Sewage backup in the basement, DIY clean up guide

“We certainly recommend getting sewage backup cleanups done by professionals because there are many hazardous gasses, bacteria and pathogens in sewage.  Not only this but anything in contact with the sewage is going to be contaminated and would require proper disposal.”

Here are some tips if you do need to move swiftly on the sewer backup that is relatively minor and or can’t schedule a professional right away:

If an overflow is not cleaned up swiftly, it can result in water damage to floorboards and to the ceiling on the room below. So, in the event of an overflow, swift action is needed.

However, while the sight of toilet water all over your bathroom floor may have you wanting to jump in and mop up right away, before you roll up your sleeves and grab a mop, you will first need to stem the flow of water.

Only once the flow of water has ceased, should you begin working on mopping up any pools of water or cleaning up any waste that may have been spewed out of the loo onto your floor.

It would also be a good idea to avoid using any household plumbing fixtures such as toilets, sinks, showers, bathtubs and washing machines until you have identified what is causing the sewage backup.

 

Shut off the water

To stem the flow you will first need to turn off the water supply to the toilet by closing the shut-off valve that is usually located on the water inlet pipe underneath the toilet cistern.

If you can’t find a shut-off valve on the water supply line you can lift off the cistern lid and pull up the float to halt the water flow.

If this stops the water from overflowing, wait for the water to drain from the toilet bowl, then release the float. If water starts running again once you have released the float, you can shut off the water supply to your house at the main supply line.

If that doesn’t solve the problem and water continues to bubble up out of your toilet, then the backup is more likely to be caused by a blocked drain or sewage pipe.

 

Remove the obstruction from the sewage line or fixture

If you have a clogged toilet, drain or sewer pipe you will need to remove the obstruction that is causing wastewater to backup to your home.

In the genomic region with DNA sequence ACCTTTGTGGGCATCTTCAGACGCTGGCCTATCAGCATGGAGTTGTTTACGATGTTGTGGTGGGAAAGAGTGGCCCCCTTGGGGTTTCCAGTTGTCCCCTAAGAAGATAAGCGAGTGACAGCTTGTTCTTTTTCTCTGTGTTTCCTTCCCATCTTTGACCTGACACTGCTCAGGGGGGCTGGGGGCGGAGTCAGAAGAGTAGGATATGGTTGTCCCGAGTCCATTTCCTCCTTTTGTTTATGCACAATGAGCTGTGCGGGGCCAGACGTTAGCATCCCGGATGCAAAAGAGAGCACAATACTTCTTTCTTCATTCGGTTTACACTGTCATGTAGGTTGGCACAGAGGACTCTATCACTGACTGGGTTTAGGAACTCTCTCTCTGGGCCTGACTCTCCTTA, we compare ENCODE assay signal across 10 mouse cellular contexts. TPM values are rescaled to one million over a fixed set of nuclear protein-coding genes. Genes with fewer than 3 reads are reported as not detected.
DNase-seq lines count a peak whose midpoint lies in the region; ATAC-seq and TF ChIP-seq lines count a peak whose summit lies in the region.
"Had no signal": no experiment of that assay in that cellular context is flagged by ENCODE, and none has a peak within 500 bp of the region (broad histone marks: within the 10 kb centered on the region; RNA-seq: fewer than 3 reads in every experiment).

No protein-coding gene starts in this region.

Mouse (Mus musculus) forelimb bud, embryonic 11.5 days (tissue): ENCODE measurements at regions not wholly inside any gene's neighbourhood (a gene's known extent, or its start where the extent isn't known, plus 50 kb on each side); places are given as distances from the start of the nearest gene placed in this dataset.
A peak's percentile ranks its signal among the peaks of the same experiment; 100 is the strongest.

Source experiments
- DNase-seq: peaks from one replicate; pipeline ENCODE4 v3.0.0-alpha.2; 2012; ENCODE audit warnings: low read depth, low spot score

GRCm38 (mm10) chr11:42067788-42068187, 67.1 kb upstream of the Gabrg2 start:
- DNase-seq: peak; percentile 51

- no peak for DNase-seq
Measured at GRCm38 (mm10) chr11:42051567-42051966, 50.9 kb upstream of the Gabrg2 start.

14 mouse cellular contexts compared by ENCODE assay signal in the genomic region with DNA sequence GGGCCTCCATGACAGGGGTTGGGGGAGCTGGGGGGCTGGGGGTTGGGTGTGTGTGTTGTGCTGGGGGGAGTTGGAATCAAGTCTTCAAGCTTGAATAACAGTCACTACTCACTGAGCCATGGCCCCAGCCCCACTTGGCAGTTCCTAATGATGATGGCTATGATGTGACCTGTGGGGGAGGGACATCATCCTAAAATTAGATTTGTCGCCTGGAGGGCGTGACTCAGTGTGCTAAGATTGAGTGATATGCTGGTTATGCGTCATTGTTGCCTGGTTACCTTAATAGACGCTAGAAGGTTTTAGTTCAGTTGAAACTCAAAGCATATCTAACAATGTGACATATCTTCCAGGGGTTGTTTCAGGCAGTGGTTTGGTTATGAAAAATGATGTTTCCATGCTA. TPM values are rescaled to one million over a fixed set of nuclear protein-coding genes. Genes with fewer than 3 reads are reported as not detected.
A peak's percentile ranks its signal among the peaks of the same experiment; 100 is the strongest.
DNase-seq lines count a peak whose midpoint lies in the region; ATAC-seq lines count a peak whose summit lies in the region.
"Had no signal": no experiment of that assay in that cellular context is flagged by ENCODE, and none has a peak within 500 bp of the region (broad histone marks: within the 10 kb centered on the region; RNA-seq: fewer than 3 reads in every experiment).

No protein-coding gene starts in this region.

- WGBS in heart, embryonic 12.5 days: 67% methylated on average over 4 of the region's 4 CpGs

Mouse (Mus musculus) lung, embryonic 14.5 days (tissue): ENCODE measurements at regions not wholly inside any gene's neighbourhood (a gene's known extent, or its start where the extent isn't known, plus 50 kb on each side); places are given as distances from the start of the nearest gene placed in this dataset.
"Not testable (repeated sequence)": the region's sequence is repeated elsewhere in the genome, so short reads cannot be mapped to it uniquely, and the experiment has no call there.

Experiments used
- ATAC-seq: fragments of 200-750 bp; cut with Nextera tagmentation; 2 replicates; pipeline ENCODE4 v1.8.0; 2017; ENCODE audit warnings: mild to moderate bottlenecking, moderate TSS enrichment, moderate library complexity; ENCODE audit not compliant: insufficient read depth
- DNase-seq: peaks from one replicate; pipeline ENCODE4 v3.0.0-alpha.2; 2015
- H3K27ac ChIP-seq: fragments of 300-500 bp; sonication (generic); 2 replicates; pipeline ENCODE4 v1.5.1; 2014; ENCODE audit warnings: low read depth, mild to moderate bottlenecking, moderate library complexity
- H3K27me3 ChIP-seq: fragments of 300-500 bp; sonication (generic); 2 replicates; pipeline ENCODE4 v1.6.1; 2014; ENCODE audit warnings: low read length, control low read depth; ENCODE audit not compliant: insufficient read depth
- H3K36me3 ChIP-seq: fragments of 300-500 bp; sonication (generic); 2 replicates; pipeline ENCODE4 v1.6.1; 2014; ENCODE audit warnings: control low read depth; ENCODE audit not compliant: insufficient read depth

Start by plunging the toilet bowl to remove any clogs that may be blocking the S-bend between the toilet bowl and the drain pipe.

The plunging action creates pressure that can effectively dislodge the obstruction, forcing it out into the drain pipe.

But this action is best applied before water starts overflowing from the toilet or once the water flow has subsided. Attempting to plunge an overflowing toilet will only lead to an even bigger mess.

 

If the problem lies further along your drain pipes or sewer line, a plunger will not be much use.

You are more likely to have success by tackling the problem with a toilet auger or drain snake.

However, if there is a large pool of water lying on your floor, to prevent potential water damage, you should first mop up the water before trying to dislodge a blockage further along the sewage line (see tips for cleaning up below).

 

A toilet auger is designed to be able to work its way through the S-bend leading from the toilet to the drainpipe, where it will allow you to either hook up any material obstructing the flow of water through the pipes, which you will then be able to pull back out, or it can break the clog up and dislodge it, allowing water to flow freely through the pipes once again.

 

Cleaning up operation

If an overflow is not cleaned up swiftly, it can result in water damage to floorboards and to the ceiling on the room below.

It can also soak into walls and bathroom cabinets where it will encourage bacterial growth. So, in the event of an overflow, swift action is needed.